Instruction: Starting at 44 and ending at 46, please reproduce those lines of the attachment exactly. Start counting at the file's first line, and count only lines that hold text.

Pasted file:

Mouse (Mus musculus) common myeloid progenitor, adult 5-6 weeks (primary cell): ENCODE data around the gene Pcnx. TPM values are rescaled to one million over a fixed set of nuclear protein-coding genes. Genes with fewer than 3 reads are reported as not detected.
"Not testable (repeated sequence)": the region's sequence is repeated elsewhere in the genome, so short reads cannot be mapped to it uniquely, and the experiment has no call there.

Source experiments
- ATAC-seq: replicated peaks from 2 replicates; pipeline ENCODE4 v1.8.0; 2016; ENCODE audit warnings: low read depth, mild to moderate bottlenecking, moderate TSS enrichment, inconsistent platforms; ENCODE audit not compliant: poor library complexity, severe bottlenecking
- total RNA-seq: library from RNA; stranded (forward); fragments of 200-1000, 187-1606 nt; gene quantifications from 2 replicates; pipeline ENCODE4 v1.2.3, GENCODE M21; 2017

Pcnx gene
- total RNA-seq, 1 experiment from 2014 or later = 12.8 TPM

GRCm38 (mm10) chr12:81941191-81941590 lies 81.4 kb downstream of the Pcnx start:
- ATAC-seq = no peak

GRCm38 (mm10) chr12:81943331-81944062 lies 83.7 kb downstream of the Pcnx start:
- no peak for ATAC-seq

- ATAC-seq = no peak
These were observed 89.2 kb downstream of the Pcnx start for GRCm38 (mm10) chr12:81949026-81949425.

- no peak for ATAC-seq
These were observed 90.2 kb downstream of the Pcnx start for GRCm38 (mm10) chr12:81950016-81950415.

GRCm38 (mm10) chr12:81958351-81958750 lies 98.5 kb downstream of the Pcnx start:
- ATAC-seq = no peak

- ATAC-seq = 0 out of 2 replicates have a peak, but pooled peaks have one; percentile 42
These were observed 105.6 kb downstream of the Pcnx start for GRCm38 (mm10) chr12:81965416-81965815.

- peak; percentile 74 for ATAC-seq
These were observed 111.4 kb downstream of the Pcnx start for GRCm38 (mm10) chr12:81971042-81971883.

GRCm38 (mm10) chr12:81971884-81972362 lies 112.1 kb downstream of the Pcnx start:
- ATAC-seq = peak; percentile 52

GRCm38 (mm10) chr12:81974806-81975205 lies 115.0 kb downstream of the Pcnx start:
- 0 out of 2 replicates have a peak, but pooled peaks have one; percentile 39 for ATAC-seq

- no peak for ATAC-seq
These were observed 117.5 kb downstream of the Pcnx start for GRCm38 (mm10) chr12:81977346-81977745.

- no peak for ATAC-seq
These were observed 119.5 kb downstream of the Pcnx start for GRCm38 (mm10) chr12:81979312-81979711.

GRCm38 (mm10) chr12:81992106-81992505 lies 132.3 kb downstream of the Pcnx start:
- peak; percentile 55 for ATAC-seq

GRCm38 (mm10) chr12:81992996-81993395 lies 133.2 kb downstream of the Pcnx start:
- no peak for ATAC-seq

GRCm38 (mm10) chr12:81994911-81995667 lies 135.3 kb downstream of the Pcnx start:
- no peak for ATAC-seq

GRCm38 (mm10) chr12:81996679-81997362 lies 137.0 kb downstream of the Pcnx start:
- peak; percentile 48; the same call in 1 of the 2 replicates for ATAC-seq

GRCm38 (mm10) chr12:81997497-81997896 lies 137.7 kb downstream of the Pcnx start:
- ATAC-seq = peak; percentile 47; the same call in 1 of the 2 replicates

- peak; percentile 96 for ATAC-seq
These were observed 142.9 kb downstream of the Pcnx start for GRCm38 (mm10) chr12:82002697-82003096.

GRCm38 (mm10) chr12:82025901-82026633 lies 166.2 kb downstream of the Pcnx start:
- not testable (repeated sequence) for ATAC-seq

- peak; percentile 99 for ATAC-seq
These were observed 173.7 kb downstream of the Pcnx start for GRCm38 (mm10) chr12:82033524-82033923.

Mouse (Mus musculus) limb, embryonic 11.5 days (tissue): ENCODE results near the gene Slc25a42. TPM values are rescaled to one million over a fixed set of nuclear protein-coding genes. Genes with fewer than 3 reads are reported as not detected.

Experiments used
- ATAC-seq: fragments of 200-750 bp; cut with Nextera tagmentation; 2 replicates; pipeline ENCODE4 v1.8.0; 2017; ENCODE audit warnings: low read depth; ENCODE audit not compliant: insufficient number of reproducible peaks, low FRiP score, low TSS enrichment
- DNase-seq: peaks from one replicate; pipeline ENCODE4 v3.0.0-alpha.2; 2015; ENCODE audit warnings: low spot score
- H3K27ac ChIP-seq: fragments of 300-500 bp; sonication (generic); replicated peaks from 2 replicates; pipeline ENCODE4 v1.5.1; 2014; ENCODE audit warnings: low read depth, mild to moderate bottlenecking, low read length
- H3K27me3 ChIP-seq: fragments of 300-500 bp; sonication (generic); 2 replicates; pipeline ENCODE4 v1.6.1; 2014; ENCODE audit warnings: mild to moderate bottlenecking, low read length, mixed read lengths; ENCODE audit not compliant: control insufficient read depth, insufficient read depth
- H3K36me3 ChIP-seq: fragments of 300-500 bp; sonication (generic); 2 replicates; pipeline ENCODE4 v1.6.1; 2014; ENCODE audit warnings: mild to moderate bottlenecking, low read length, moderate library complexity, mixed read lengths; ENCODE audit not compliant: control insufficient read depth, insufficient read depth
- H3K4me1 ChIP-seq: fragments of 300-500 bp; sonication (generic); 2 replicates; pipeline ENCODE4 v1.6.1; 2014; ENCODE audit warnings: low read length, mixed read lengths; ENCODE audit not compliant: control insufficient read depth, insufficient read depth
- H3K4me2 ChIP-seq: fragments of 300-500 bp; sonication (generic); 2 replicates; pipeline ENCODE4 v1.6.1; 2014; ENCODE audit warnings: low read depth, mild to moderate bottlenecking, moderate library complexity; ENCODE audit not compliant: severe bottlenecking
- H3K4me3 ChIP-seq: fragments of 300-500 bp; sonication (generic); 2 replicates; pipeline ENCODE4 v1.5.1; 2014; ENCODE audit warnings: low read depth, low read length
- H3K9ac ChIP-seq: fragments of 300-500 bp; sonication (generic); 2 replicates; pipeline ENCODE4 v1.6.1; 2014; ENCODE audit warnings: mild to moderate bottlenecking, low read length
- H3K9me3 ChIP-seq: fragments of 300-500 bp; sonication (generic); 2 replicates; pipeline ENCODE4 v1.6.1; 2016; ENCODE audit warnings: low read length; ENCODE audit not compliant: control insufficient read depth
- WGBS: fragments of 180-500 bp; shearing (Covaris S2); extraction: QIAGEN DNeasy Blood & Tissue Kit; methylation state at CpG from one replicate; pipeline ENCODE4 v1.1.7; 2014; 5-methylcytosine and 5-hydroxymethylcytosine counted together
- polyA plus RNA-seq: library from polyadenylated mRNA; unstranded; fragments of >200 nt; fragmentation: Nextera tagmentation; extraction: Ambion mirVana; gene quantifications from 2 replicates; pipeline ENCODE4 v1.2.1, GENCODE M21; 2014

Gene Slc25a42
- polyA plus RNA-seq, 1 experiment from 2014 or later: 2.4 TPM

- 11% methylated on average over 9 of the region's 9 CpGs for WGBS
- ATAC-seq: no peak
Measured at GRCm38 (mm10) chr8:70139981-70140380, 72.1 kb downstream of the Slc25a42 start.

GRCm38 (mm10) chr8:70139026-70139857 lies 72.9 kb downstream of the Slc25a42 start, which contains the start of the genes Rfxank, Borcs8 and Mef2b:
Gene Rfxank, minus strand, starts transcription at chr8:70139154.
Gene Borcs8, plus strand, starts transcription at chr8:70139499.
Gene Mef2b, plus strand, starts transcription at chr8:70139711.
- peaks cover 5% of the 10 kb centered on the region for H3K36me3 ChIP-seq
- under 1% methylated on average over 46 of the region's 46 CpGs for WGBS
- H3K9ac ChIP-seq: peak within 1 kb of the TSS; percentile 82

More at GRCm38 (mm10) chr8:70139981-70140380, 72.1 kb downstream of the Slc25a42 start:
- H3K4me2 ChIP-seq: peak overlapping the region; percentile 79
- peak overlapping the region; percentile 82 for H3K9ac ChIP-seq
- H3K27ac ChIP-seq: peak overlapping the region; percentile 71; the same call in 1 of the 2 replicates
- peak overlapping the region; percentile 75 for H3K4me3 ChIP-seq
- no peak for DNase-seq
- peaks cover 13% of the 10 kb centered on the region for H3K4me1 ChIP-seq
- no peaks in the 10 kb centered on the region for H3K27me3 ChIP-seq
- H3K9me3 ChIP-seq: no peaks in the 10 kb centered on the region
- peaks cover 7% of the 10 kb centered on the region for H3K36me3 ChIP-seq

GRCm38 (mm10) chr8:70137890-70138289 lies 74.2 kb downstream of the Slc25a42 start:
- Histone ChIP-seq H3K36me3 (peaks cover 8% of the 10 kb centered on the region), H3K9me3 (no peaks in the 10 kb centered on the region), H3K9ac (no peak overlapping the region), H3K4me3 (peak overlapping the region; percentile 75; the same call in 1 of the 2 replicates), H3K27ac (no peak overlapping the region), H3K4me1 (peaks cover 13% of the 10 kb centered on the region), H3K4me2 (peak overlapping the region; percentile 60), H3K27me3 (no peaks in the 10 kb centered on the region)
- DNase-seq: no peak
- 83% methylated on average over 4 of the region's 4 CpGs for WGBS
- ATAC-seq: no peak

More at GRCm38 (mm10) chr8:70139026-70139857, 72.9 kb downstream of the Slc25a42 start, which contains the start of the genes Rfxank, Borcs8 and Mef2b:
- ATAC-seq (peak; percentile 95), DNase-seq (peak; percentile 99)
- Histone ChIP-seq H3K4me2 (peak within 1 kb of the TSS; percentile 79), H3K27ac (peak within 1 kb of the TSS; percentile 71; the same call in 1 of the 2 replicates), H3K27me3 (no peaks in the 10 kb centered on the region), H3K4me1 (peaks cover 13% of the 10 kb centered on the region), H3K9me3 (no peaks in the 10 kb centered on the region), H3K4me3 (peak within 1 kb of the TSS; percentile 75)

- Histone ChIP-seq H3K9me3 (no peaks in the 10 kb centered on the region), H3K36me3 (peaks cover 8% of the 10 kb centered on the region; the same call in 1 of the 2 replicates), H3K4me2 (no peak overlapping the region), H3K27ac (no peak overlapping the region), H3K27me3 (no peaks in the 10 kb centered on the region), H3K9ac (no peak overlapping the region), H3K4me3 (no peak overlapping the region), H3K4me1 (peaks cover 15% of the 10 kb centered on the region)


- peak; percentile 99 for ATAC-seq
These were observed 173.7 kb downstream of the Pcnx start for GRCm38 (mm10) chr12:82033524-82033923.

Mouse (Mus musculus) limb, embryonic 11.5 days (tissue): ENCODE results near the gene Slc25a42. TPM values are rescaled to one million over a fixed set of nuclear protein-coding genes. Genes with fewer than 3 reads are reported as not detected.